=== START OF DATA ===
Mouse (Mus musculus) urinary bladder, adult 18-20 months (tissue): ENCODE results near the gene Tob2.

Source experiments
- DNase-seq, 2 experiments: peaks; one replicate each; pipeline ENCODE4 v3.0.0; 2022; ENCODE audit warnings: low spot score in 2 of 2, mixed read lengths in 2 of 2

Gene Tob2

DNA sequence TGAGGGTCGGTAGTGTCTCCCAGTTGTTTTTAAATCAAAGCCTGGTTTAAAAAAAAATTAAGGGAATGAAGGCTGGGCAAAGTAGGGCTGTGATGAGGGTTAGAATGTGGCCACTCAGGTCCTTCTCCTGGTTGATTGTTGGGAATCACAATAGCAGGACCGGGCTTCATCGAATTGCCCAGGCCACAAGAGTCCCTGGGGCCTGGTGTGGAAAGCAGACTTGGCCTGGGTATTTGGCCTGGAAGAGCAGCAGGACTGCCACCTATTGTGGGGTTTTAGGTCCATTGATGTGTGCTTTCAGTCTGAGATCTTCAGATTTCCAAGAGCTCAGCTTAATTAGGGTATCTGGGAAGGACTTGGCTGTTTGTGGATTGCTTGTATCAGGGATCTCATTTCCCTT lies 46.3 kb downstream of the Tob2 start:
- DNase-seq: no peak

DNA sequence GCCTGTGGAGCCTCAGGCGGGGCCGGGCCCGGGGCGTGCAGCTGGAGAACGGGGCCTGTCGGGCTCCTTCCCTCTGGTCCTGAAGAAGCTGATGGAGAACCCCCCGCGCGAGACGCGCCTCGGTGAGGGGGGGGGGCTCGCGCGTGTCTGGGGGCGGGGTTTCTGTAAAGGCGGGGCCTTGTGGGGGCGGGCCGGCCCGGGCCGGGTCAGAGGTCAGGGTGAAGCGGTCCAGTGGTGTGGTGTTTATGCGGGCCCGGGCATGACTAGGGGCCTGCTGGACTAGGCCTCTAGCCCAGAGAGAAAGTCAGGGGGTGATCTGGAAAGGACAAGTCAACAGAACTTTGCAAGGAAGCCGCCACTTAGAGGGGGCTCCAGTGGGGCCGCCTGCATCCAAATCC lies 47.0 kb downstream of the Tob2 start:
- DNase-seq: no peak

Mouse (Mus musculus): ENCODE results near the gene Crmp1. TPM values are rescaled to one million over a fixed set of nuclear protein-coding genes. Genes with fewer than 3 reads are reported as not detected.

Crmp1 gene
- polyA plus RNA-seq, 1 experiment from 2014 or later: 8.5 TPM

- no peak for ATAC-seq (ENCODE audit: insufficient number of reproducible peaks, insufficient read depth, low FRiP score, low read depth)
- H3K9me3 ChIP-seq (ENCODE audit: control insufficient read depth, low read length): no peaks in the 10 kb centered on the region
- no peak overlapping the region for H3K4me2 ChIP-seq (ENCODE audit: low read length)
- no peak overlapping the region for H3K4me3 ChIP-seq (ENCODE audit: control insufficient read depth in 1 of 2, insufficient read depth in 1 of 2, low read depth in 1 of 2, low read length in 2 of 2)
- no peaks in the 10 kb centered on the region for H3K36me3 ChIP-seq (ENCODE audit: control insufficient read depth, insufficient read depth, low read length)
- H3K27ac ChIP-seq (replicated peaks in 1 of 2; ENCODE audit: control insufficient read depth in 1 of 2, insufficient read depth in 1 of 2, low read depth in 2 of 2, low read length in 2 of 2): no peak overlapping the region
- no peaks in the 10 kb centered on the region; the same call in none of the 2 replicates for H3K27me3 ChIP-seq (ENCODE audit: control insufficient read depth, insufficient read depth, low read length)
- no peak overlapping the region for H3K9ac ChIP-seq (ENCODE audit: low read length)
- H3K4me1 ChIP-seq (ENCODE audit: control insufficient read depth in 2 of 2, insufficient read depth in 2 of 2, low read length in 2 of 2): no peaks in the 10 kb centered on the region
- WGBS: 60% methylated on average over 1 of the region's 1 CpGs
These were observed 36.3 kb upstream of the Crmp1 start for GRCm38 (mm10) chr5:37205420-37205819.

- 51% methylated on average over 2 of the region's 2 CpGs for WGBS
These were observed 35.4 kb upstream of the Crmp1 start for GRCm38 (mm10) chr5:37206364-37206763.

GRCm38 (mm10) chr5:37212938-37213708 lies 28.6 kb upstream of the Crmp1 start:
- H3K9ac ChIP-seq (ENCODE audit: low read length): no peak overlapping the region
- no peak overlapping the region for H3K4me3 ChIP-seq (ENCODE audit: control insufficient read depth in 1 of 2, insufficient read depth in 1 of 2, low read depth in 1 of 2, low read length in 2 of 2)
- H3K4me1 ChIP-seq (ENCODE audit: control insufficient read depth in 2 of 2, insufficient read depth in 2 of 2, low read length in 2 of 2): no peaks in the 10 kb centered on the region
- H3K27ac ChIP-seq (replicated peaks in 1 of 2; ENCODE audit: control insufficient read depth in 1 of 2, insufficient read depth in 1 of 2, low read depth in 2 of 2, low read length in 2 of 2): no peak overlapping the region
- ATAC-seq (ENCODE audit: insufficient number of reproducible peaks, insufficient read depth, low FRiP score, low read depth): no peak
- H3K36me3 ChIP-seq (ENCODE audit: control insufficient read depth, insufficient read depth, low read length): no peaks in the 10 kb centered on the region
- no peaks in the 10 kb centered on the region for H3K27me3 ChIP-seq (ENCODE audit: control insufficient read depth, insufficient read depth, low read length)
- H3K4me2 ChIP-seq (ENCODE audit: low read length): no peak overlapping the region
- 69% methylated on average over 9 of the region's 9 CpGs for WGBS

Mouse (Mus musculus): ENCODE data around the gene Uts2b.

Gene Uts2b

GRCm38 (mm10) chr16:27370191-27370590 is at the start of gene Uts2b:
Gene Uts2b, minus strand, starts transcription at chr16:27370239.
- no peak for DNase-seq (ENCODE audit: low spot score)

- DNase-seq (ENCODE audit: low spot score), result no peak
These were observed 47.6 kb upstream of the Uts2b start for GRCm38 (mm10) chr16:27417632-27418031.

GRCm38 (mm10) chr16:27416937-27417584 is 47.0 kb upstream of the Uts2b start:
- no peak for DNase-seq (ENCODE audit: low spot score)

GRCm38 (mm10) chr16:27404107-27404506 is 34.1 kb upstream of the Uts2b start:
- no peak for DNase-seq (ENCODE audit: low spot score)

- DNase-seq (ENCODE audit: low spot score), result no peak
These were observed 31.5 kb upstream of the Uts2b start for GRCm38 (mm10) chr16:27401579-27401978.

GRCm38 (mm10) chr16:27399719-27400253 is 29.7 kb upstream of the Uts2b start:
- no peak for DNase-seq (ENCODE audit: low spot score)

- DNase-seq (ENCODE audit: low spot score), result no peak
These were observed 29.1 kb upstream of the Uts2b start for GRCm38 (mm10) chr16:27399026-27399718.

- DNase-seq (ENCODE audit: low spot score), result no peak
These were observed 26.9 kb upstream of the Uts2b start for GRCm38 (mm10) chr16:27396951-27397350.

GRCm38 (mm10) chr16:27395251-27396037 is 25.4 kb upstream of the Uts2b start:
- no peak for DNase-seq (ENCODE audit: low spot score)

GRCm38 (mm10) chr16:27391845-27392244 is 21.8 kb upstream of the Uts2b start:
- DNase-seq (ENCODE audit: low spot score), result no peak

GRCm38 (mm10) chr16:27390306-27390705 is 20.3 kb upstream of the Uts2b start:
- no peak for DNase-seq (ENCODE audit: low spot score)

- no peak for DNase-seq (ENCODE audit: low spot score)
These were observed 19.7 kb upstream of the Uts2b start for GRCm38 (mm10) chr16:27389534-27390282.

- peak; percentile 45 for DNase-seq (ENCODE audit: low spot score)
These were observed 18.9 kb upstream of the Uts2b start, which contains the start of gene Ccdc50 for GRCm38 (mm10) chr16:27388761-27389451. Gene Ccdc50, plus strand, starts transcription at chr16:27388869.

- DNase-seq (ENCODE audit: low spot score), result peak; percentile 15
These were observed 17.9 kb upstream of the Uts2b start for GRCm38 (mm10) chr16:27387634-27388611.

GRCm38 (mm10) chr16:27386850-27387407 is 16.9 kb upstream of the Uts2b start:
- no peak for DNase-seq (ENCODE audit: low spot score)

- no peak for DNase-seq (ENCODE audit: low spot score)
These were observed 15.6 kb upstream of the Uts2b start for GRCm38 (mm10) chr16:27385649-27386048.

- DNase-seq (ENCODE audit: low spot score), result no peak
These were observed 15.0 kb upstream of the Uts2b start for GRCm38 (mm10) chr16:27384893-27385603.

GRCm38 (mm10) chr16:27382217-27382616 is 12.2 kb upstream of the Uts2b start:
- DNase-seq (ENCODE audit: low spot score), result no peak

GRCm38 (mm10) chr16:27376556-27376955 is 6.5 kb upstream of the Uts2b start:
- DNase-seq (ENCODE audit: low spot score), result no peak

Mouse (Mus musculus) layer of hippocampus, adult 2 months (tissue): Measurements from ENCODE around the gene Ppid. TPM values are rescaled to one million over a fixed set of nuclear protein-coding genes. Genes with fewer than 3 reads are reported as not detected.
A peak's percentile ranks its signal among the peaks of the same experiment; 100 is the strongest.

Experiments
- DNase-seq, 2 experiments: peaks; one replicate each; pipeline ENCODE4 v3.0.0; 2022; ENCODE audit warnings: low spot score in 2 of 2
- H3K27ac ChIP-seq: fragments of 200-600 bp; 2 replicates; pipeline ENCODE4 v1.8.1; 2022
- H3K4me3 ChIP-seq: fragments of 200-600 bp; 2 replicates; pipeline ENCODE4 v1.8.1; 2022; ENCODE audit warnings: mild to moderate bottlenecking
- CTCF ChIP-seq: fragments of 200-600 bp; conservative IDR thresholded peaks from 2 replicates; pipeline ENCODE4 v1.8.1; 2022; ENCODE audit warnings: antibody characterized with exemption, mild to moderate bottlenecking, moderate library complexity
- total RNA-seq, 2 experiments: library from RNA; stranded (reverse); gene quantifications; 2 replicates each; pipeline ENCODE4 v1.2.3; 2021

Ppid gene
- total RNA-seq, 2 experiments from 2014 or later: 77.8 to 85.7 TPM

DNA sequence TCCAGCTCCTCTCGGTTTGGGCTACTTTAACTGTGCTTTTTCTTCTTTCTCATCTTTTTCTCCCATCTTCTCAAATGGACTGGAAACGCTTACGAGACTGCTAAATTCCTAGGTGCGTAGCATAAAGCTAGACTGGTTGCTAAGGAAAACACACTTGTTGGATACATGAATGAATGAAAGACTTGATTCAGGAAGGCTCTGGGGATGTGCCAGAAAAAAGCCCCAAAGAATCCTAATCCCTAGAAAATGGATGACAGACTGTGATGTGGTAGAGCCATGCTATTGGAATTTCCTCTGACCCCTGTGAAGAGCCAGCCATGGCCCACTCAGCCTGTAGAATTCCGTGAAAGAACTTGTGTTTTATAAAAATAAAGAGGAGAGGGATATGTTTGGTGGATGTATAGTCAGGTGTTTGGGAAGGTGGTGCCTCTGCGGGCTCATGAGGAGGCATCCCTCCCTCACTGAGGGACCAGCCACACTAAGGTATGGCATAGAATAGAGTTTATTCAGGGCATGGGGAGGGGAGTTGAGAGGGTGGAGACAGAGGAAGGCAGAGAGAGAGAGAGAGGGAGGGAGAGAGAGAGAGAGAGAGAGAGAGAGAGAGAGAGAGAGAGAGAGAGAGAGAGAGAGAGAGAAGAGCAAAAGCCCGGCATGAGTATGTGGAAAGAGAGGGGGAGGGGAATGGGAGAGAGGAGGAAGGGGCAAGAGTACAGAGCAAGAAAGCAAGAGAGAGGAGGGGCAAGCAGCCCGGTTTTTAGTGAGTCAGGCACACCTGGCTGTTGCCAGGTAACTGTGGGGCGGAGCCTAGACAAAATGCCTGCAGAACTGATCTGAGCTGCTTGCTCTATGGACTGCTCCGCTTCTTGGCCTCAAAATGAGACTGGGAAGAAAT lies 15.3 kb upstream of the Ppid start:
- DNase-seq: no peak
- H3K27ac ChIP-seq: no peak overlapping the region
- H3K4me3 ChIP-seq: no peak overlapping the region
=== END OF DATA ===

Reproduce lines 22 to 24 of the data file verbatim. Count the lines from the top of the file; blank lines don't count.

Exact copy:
These were observed 36.3 kb upstream of the Crmp1 start for GRCm38 (mm10) chr5:37205420-37205819.

- 51% methylated on average over 2 of the region's 2 CpGs for WGBS
These were observed 35.4 kb upstream of the Crmp1 start for GRCm38 (mm10) chr5:37206364-37206763.